Flynn of the McCormack Club and curre n tl y at t he V at ic a n ; Bi s h o p J o e
Maguire of Springfield; Pat Harrington,
th e cur r ent B os t o n Pa rk L e a g u e
Commissioner;Johnny McDonald of
the St. Paul's Club: Art Nowell of the
SupremeSaints;Bill Cleary of Harvard
a n d th e S t . P aul' s c l u b . S ti l l o th e rs
who have contributed over the years
are Avi Nelson of the ADSL club, Jack
Concannon of the McCormack club,
Ste ve DeO s s ie of M a s s En v e l o p e :
H u g hie Duf f y of t h e Ke n n e d l ' c l u b :
R o b er t o F eliz and B i l l y Bro o k s o f
ADSL and the Buffalo Bills.
Walt Mortimer secretary/treasurer
of the Leagueand an active participant
since 1954, says it was a tough go for
the League to stay in existence when
the City of Bostonwithdrew financing
for its operationsin 1982.
In steppedthe Yawkey Foundation
a n d B ill G ut f ar b a l o n g w i th J o h n
Harrington and the Red Sox. "The
L e a g ue inc ur s ab o u t $ 2 0 ,0 0 0 i n
expenses,and most of that goes into
equipmentand umpires. We wouldn't
be able to meet those expenseswithout
the help of both the Red Sox and the
Yawkey Foundation," said Mortimer.
Another shot in the arm came this
seasonwhen League President
Eddie Miller's dream was fulfilled, and the League's AllSta r G ame w as pl ayed at
"Eddie has allowed us to
realize dreamsthat many of us
" l t' s hard to descri be
il,hat plal,in-eat Fenway Park
m e a n t t o al l of the peopl e
involved in the League. But it
that the Ref,Sox have.lg helping people throughout Boston
especi al l y i n the i nner cit y, " said
Above all, the All-Star Game will
be one that Jim Mello, manager of the
Mass Envelope team, will never forget.
Mello insertedhimself as a pinch hitter
i n the bottom of the ei ght h inning.
There was one out, a runner on, and his
team tied with the tntercity Star, five all.
Mel l o had tw o stri kes on him
when he was thrown an inside fastball.
"I knew I hit it out the minute I made
contact. I took a couple of stepsdown
the first base line and watched as it
went over the wall in left and landed
by the light tower," said Mello.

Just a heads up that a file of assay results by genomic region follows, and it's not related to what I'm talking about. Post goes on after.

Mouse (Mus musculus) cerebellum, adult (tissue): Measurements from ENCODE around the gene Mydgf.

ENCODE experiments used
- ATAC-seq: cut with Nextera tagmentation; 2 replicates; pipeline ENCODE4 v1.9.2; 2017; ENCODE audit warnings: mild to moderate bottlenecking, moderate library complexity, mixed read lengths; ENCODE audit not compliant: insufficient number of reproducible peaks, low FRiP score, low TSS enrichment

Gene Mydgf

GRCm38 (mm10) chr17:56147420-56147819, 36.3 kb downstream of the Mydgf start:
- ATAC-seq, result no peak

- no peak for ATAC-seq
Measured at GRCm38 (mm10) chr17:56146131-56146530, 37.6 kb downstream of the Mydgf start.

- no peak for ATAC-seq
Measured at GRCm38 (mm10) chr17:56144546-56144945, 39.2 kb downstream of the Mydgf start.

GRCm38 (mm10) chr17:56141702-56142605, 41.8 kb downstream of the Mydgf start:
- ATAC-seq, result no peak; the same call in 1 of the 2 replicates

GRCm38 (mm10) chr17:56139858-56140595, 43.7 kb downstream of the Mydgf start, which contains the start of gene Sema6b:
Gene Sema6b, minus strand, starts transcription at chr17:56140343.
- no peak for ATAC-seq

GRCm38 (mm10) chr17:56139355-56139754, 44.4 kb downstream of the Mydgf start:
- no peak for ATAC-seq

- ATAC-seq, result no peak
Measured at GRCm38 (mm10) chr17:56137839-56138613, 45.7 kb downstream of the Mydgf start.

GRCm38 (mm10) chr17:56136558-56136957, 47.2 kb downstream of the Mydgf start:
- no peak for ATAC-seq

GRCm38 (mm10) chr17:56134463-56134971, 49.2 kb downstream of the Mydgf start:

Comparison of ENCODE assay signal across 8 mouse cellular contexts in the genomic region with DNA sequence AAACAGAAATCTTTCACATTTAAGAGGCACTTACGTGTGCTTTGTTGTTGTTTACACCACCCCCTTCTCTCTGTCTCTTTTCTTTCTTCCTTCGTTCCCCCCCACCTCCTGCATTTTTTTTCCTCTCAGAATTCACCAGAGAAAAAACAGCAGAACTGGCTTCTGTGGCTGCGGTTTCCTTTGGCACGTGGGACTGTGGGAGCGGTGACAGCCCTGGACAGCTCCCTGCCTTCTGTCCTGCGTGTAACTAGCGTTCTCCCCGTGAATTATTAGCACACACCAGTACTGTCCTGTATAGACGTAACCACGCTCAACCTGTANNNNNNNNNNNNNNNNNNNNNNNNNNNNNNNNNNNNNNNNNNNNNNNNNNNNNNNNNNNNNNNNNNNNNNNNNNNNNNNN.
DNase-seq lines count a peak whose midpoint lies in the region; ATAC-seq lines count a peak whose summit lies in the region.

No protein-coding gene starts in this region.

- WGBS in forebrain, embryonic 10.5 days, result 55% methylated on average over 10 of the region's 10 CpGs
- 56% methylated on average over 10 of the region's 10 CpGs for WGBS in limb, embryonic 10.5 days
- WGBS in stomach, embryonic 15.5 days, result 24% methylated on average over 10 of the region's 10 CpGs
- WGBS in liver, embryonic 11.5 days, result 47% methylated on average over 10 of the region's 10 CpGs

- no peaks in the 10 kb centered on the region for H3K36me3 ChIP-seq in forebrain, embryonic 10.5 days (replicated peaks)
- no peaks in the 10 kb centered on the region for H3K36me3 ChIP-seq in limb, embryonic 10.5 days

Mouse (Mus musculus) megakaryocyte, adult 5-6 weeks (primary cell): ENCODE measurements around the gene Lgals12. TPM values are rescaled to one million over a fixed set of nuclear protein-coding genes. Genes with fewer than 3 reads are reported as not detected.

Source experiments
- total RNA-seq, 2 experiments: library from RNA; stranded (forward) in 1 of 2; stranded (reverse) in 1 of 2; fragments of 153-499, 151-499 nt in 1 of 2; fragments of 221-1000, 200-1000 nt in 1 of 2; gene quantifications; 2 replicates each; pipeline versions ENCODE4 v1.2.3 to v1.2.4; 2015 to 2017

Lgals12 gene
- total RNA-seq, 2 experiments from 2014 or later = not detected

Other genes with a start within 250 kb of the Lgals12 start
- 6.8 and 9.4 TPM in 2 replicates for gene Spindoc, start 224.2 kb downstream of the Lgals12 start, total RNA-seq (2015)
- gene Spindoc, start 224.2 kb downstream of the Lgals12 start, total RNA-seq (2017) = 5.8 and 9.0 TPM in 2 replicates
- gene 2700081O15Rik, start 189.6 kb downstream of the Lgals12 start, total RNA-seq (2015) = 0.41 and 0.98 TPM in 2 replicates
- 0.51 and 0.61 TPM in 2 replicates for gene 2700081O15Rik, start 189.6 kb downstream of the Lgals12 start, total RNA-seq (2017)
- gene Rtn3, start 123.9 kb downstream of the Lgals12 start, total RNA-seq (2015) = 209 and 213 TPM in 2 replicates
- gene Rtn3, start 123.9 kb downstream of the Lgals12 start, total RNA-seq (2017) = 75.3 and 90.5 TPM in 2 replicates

"It was a fantasticopportunity for
the younger kids to play in FenwaY
Park," said Mello who travels from his
home in Topsfield to work in Braintree
every day and then plays in the League
five nights a week. His scheduleis not
unusualfor the players.
T op play er s in th e L e a g u e th i s
ye a r inc lude G ena ro C a s tro , Pa b l o
Reyes,Kenny Pires, Kevin Bailey and
RosentoRentas,all of the ADSL team.
Oth er s inc lude M ark C h ri s ti a n i a n d
Mike Carista of the Serra Club. Matt
Ferrullo,Jeff Januaryand Neil Bisson
o f M as s E nv elope.B u d d T a r l o r a n d
Je ff Tous s antof t he T o * n e c l u b a n d
Ji m Mulr v of T r ipleD ' ..
Most players work one if not two
j o b s a n d have fami l i es. The fami l Y
e n v i ro nment i s one that the League
promotes. This is especiallyevidentat
"A lot of our play'ers
and their families brin-etheir ditferent
e a c h o ther after the games," says
The Boston Park League broke the
c o l o r b arri er w el l before the maj or
l e a g u e s. Men l i ke C annonbal l
Jackman, and Lefty Matthews of the
Colored Giants set the pace for the
"The thing that most people don't
realizeabout this League is it isn't just
fu n a n d games. It' s a very seri ous,
emotional, competitive environment.
With the talent in the League,you have
to give 100 percentevery night," said
For 65 ).ears.a lot of men. \\'omen
a n d c h i ldrenhavebeensi ri ns 100perc e n ti 6 -i dars a rear.
Theydon'tmisse play and neitherwillyou!